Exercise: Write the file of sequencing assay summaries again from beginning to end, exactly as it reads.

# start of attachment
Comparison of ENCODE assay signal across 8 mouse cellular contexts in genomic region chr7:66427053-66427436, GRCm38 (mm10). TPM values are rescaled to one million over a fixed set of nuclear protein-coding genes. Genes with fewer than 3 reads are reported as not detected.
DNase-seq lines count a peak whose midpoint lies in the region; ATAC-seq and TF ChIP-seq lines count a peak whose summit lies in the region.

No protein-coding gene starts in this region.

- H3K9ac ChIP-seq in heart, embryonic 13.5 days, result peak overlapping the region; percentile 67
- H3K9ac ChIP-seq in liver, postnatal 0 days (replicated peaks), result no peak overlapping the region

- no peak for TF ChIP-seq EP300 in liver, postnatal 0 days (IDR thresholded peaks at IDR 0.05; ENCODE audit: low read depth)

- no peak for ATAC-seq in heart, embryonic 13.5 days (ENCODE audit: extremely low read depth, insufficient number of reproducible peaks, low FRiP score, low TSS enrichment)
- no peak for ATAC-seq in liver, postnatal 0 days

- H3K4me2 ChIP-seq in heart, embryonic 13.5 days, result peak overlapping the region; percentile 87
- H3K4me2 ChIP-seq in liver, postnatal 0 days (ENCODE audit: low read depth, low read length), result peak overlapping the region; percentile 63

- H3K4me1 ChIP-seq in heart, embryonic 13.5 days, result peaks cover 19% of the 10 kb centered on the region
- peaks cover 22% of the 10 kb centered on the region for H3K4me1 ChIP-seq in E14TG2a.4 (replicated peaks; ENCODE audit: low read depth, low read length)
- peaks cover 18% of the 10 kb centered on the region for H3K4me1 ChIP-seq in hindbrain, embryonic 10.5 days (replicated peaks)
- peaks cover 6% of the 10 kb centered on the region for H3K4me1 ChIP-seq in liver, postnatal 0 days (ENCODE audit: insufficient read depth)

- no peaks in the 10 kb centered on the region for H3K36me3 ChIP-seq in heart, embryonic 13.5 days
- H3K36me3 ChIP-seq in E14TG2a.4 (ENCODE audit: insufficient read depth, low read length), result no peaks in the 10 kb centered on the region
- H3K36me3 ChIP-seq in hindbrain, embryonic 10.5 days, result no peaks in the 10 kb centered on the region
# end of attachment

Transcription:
Comparison of ENCODE assay signal across 8 mouse cellular contexts in genomic region chr7:66427053-66427436, GRCm38 (mm10). TPM values are rescaled to one million over a fixed set of nuclear protein-coding genes. Genes with fewer than 3 reads are reported as not detected.
DNase-seq lines count a peak whose midpoint lies in the region; ATAC-seq and TF ChIP-seq lines count a peak whose summit lies in the region.

No protein-coding gene starts in this region.

- H3K9ac ChIP-seq in heart, embryonic 13.5 days, result peak overlapping the region; percentile 67
- H3K9ac ChIP-seq in liver, postnatal 0 days (replicated peaks), result no peak overlapping the region

- no peak for TF ChIP-seq EP300 in liver, postnatal 0 days (IDR thresholded peaks at IDR 0.05; ENCODE audit: low read depth)

- no peak for ATAC-seq in heart, embryonic 13.5 days (ENCODE audit: extremely low read depth, insufficient number of reproducible peaks, low FRiP score, low TSS enrichment)
- no peak for ATAC-seq in liver, postnatal 0 days

- H3K4me2 ChIP-seq in heart, embryonic 13.5 days, result peak overlapping the region; percentile 87
- H3K4me2 ChIP-seq in liver, postnatal 0 days (ENCODE audit: low read depth, low read length), result peak overlapping the region; percentile 63

- H3K4me1 ChIP-seq in heart, embryonic 13.5 days, result peaks cover 19% of the 10 kb centered on the region
- peaks cover 22% of the 10 kb centered on the region for H3K4me1 ChIP-seq in E14TG2a.4 (replicated peaks; ENCODE audit: low read depth, low read length)
- peaks cover 18% of the 10 kb centered on the region for H3K4me1 ChIP-seq in hindbrain, embryonic 10.5 days (replicated peaks)
- peaks cover 6% of the 10 kb centered on the region for H3K4me1 ChIP-seq in liver, postnatal 0 days (ENCODE audit: insufficient read depth)

- no peaks in the 10 kb centered on the region for H3K36me3 ChIP-seq in heart, embryonic 13.5 days
- H3K36me3 ChIP-seq in E14TG2a.4 (ENCODE audit: insufficient read depth, low read length), result no peaks in the 10 kb centered on the region
- H3K36me3 ChIP-seq in hindbrain, embryonic 10.5 days, result no peaks in the 10 kb centered on the region